When Paul returned to the layaway department, June was still asking questions about the incident and stated that she, too, wanted to see the fire hose box. The Carlsons, Johnson, and Hunter -- who had proceeded to the layaway area by this time -- all went back to look at the box. (Id. ¶ 36.) Everyone then returned to the layaway department so that Paul could complete his statement. The disagreement over which forms would be produced continued, and Paul started objecting that he wanted to complete his report in the personnel office where there was a place for him to sit down. (Id. ¶¶ 37, 38; Pl. Fact Resp. ¶ 38.)

According to Hunter, Paul and June both continued to act "disorderly" and to overreact to the situation. In addition, June kept interfering while Paul was preparing his statement. June disagrees with this assessment, claiming the interaction was "amicable," that she used "no harsh words," and that it was Johnson who interfered with her son's effort to complete his statement by saying uncomplimentary things and threatening to take the statement away. (Id. ¶¶ 39, 40; Pl. Fact Resp. ¶¶ 39, 40; June Dep., Ex. 5, at 35; Pl. Add'l Facts ¶ 39.1; Def. Add'l Facts Reply ¶ 39.1.)*fn9

B. Paul's Confrontation with Johnson

Paul had apparently obtained a chair for himself by this point, and though he was unable to hear what Johnson was saying to June throughout this time, he stood up at some point and told Johnson in a firm voice, "Don't you talk that way to my mom." (Id. ¶ 41.) Here, again, there is disagreement as to what occurred. Paul says that he could tell that Johnson was "mean" to his mother. (Paul Dep., Ex. 6, at 49.) He also claims that Johnson was standing behind a counter at the time, and he stepped towards her but did not go behind the counter himself. Johnson, in turn, stepped back. (Id. at 52-53.) June adds that Johnson was angry that Paul had spoken firmly to her. (Pl. Add'l Facts ¶ 41.2.)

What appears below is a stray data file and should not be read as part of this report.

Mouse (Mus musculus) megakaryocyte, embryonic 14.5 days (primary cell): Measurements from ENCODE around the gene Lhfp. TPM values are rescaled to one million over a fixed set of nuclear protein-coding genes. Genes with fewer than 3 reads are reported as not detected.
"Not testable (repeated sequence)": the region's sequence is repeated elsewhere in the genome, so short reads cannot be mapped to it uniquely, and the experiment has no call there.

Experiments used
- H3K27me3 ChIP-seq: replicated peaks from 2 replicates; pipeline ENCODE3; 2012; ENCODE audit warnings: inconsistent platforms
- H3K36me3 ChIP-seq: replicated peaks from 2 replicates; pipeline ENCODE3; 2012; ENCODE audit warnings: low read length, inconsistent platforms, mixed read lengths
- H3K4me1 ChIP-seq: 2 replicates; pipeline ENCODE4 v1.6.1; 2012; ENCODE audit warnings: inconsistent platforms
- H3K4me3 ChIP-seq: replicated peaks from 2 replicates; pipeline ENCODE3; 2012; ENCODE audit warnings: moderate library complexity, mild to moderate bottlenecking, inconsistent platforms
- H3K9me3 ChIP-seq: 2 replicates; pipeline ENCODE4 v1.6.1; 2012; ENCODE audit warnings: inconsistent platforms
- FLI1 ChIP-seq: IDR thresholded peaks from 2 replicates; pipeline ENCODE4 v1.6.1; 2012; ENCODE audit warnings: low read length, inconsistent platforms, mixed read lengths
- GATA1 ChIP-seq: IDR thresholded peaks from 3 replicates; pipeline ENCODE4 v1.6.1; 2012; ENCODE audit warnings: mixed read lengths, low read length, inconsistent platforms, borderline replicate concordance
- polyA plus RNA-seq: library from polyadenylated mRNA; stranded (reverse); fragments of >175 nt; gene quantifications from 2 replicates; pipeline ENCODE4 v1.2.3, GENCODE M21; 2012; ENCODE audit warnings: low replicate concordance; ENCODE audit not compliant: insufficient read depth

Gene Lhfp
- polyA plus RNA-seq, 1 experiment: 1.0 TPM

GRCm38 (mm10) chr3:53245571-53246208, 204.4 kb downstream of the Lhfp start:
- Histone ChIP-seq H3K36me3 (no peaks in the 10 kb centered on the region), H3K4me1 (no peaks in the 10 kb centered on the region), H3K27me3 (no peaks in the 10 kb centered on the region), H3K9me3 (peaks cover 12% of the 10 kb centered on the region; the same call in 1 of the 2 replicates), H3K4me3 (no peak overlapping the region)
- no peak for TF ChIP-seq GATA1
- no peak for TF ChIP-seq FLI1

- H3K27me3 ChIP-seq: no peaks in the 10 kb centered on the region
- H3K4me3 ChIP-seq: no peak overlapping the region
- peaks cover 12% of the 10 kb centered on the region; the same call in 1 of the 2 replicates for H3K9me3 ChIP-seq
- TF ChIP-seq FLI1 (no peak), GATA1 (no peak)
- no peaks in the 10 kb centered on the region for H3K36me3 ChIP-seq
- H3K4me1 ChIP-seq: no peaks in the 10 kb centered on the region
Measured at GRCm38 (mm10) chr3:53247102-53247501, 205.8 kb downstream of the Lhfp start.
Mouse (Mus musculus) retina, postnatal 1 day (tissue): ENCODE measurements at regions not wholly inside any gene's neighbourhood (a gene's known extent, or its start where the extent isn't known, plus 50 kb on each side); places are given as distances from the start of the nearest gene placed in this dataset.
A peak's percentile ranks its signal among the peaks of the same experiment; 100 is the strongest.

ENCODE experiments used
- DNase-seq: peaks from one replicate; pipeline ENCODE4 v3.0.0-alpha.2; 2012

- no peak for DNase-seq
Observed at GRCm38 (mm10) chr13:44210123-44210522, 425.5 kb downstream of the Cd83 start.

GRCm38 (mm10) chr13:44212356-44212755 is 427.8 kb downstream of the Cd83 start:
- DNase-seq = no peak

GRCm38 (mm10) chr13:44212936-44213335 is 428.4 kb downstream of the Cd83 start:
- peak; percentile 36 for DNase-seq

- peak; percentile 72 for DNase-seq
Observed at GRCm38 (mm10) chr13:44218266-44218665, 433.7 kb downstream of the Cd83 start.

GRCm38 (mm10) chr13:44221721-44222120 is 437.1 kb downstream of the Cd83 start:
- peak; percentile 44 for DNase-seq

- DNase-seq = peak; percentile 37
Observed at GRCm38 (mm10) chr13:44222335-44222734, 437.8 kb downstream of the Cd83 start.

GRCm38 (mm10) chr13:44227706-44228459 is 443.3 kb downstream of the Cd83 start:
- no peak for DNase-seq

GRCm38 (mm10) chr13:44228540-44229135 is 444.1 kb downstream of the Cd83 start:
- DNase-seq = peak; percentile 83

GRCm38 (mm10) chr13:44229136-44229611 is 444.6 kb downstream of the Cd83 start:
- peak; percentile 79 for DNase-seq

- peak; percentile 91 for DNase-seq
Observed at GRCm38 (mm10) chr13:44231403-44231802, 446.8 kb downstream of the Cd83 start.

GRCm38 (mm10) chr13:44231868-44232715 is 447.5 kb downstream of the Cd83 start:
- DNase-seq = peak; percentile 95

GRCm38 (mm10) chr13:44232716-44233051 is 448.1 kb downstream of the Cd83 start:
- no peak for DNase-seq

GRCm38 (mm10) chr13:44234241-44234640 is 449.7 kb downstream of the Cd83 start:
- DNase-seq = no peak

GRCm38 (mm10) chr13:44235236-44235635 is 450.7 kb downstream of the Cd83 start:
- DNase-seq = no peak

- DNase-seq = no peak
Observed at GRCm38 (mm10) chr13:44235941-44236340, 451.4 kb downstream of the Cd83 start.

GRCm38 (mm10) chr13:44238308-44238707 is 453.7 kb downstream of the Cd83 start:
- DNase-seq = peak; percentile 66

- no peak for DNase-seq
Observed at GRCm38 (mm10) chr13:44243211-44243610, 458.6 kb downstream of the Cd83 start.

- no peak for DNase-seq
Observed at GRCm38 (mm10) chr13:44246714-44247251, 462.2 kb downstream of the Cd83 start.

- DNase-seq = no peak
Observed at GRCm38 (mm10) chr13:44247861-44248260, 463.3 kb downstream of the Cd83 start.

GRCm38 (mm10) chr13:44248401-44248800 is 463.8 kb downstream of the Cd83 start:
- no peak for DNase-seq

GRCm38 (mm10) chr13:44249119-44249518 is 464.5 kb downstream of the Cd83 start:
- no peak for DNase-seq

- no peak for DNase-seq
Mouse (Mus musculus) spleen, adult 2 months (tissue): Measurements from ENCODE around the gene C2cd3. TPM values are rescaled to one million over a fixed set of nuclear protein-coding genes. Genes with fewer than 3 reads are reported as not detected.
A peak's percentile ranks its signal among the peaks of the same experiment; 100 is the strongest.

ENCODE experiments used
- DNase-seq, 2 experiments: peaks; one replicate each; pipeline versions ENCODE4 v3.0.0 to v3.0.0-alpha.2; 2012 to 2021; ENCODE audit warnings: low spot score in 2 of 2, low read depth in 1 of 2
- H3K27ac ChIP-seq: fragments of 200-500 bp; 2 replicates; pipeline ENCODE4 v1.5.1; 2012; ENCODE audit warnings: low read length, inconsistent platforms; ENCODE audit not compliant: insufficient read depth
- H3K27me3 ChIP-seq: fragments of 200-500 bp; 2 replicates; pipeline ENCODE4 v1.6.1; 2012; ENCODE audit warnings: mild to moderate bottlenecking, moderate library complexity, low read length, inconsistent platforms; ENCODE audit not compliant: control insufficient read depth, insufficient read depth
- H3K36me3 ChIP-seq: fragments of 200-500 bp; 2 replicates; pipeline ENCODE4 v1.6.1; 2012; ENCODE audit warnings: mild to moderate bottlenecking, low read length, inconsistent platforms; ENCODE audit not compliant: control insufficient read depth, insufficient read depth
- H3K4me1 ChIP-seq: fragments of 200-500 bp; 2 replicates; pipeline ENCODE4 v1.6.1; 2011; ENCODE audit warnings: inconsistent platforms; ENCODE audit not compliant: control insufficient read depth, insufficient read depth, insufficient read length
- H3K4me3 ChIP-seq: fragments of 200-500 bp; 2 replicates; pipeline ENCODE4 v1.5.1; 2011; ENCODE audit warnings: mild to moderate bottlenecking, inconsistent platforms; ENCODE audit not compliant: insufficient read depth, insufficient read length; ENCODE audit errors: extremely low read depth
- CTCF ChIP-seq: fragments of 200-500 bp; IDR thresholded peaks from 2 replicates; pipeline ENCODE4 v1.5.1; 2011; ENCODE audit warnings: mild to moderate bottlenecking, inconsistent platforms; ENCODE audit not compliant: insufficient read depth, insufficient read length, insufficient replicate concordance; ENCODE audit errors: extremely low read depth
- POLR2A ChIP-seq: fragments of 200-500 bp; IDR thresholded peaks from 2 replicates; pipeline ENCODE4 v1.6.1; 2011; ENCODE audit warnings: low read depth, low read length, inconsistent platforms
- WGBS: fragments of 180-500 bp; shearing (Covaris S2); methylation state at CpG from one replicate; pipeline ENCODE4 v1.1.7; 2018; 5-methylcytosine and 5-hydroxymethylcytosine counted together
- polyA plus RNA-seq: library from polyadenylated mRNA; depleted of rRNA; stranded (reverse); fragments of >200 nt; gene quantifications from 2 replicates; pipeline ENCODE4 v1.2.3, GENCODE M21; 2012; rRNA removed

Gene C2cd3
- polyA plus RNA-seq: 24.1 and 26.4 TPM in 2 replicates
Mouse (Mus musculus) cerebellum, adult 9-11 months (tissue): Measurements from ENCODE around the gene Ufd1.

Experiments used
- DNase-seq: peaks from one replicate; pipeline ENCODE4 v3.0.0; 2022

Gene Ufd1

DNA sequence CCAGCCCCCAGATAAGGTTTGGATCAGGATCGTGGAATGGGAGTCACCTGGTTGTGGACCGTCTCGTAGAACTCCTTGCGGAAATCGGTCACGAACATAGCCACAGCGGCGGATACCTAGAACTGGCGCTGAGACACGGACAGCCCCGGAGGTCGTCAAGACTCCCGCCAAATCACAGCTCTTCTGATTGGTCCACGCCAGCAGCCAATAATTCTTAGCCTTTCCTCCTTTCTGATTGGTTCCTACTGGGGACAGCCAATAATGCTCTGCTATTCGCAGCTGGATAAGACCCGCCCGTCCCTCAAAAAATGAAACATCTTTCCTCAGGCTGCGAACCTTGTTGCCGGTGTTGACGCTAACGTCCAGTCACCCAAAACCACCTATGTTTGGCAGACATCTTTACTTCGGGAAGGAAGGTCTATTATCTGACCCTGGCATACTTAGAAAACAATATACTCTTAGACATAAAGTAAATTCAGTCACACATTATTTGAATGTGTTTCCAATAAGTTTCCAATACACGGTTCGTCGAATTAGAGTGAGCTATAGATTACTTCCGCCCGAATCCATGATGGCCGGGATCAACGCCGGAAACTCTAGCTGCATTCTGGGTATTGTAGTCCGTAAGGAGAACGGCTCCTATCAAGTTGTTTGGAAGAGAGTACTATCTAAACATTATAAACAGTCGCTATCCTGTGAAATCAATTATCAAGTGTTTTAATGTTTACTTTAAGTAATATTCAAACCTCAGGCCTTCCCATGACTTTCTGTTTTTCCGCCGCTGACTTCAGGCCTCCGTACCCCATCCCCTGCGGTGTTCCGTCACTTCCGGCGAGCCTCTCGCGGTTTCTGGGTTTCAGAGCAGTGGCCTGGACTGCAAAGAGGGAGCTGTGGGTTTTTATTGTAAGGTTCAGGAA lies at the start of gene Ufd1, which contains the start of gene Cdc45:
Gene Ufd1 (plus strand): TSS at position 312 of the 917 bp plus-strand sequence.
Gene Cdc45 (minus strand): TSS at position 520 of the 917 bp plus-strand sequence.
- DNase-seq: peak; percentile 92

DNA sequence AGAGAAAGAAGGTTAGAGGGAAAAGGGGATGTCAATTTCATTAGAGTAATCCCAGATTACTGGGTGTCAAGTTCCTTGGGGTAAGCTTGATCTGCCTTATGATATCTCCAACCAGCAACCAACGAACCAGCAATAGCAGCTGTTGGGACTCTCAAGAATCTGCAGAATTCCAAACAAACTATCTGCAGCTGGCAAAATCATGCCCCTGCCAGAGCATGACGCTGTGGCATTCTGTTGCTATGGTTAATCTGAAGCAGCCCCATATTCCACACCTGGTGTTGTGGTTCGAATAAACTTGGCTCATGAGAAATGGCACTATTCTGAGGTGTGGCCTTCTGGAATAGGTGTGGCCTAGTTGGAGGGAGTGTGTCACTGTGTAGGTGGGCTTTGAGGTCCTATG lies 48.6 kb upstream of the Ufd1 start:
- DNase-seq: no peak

Johnson says that Paul pointed his finger at her and stepped towards her while she was in front of the counter. In fact, she insists that she could not step back from Paul because the counter was behind her. (Johnson Dep., Ex. G, at 44.) It is undisputed that Paul is a relatively big man, and that Johnson is not very tall. (Def. Facts ¶ 42.) According to Johnson, she felt threatened and told Paul, "Please step back. I feel threatened." (Johnson Dep., Exs. G and G1, at 39-40, 89-90.) Johnson claims that June responded, "We're not threatening you," but that she affirmed, "No, I feel threatened. Please step back. I will call the police and have you escorted out." (Id. at 40, 89-90.)

At this point, Johnson says, she was able to move through an opening in the counter and get behind it. Johnson remained fearful, however, because Paul made another move towards her as they were discussing which forms could be copied. Johnson again told Paul that she felt threatened and asked him to step back. Paul may or may not have stepped back at this point, but Johnson certainly did. (Compare Johnson Dep., Ex. G, at 44-46; Def. Facts ¶ 45 with Def. Add'l Facts Reply ¶ 42.1.) Johnson believed that the situation was escalating beyond her control, and either she or another Wal-Mart employee called the police. (Def. Facts ¶¶ 46, 48.)